If you’ve been reading my blog for a while, you know that I stay away from personal specifics concerning my son. Sometimes, though, our particular experiences with DDS or provider agencies can help illustrate the challenges that may face families even once a person is receiving support. This is one of those times.
I’ve written in very positive terms about the provider agency that’s been supporting my son in his home since June of last year. I had heard about their work in Pennsylvania and was glad they were coming to D.C. Selecting them not only felt right for our son, but also like a positive step in helping DDA (the arm of DDS that administers the Medicaid waiver for persons with intellectual disabilities) to attract new provider organizations. And while no agency is going to deliver 100% satisfaction, our son has seemed well satisfied and our family has had a very cooperative relationship with them based on shared values and a common vision for his future.
Two weeks ago we were hit in the face with the news that they were going to have to leave D.C., effective September 1. Throughout the past year we had heard that referrals were going much more slowly than they had originally expected. To a significant extent, this has been due to the fact that agencies with a poor record of support in D.C. have been fighting efforts to close them down, leaving often-vulnerable individuals in their care while the process plays out. Our agency was ready, willing and able to receive a good number of those people, but time ran out. The high degree of professionalism they brought with them, involving a great deal of mandatory training and standards for staff that went beyond DDA requirements, also required a level of budgetary outlays that they could not sustain if DDA was not referring new people to them. So off they go.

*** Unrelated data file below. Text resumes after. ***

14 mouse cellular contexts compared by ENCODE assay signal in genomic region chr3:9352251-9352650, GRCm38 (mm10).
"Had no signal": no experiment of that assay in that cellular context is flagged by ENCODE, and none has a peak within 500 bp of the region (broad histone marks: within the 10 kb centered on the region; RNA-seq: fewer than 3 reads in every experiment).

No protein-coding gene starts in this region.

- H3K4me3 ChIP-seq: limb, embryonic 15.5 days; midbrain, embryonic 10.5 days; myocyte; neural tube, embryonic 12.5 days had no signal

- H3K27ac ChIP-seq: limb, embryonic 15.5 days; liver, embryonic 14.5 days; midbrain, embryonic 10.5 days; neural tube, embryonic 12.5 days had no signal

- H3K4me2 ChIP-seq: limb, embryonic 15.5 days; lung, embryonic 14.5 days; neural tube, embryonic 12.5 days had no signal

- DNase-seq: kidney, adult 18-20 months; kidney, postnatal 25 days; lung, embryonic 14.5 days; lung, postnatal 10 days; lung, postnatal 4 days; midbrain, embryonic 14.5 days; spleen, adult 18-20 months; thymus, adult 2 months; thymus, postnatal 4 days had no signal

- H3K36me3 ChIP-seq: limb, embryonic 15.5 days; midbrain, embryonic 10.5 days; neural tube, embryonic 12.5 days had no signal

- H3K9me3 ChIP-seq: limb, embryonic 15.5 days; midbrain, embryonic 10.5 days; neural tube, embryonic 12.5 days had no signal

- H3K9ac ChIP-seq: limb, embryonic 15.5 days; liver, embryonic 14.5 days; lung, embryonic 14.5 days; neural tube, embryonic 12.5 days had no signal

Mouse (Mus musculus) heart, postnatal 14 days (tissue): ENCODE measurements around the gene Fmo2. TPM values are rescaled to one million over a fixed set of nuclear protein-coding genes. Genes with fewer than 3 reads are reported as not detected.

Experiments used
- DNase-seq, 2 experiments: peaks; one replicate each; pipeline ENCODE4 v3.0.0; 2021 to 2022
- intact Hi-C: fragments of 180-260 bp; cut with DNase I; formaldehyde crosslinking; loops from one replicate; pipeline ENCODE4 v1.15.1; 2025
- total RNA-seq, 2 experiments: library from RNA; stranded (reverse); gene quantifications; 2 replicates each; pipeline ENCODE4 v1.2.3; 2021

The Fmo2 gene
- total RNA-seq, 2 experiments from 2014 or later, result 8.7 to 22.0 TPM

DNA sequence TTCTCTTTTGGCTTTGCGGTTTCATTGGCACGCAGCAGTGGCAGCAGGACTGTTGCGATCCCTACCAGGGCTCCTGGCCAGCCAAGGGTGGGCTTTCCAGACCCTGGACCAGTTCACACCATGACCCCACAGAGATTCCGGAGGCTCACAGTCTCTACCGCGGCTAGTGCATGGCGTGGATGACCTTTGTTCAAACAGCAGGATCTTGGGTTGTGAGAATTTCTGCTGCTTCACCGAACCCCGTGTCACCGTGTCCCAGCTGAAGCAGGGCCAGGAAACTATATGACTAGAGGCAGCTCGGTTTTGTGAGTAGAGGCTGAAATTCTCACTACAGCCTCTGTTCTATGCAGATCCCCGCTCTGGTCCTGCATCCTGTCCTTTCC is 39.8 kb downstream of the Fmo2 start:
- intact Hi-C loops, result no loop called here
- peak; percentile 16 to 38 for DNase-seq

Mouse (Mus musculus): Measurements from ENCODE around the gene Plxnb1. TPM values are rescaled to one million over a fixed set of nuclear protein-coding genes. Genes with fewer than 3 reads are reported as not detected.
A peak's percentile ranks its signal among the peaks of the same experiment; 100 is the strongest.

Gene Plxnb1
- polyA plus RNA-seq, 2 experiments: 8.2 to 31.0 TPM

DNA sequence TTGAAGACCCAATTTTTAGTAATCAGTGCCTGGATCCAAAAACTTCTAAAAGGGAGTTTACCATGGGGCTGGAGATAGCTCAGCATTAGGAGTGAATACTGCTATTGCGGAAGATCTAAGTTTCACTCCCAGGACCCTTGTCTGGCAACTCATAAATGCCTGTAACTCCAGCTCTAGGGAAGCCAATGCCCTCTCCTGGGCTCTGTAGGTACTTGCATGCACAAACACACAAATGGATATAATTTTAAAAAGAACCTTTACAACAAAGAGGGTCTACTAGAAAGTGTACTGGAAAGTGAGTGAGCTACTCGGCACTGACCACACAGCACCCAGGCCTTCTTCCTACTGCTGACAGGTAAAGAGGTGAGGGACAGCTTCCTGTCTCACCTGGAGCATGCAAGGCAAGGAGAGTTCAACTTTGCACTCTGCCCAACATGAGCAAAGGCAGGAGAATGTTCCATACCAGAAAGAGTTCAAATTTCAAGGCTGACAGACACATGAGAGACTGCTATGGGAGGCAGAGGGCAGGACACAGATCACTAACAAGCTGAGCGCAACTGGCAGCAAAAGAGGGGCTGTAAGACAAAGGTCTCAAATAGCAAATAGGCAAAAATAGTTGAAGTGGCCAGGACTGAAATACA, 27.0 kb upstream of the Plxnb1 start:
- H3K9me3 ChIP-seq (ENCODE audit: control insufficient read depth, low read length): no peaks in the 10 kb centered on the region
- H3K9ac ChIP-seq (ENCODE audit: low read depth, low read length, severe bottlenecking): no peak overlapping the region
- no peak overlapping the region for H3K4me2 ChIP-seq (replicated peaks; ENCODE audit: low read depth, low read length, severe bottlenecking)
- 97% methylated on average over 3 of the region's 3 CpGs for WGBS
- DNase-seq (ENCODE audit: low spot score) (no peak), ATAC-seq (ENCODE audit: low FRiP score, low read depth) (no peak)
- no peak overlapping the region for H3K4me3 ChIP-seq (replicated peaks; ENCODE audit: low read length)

We had known the news for ten days before we received official notification from DDA. Even our service coordinator learned the news through the grapevine a week before his management communicated it. Needless to say, it’s been a rough two weeks, and foremost in our minds is ensuring that our son, his roommate and others who have received such a high standard of service will not now be left high and dry.
We’ve been assured of a smooth transition to another provider agency that hasn’t been working in D.C. for much longer than ours had. We know little about the new organization, and so we remain apprehensive. Time is very short, and we have to hope for the best. The outgoing agency, the incoming agency, and DDA all have told us that existing local staff will remain in place. Based on this, we’re providing our son all the reassurance we can that there won’t be disruption in his life. Abruptly shifting to another provider at this stage would, we fear, only create the disruption we so much want to avoid.
Besides personal concerns, though, I think about what this means for efforts to ensure all providers in D.C. operate responsibly and professionally, and to see that D.C. is a welcoming jurisdiction for providers coming in from out of state. Put simply, the D.C. provider community is too much of a “closed shop,” and those of us who care need to push to make sure everyone knows we have high expectations which must be met. D.C.’s citizens with intellectual disabilities deserve no less.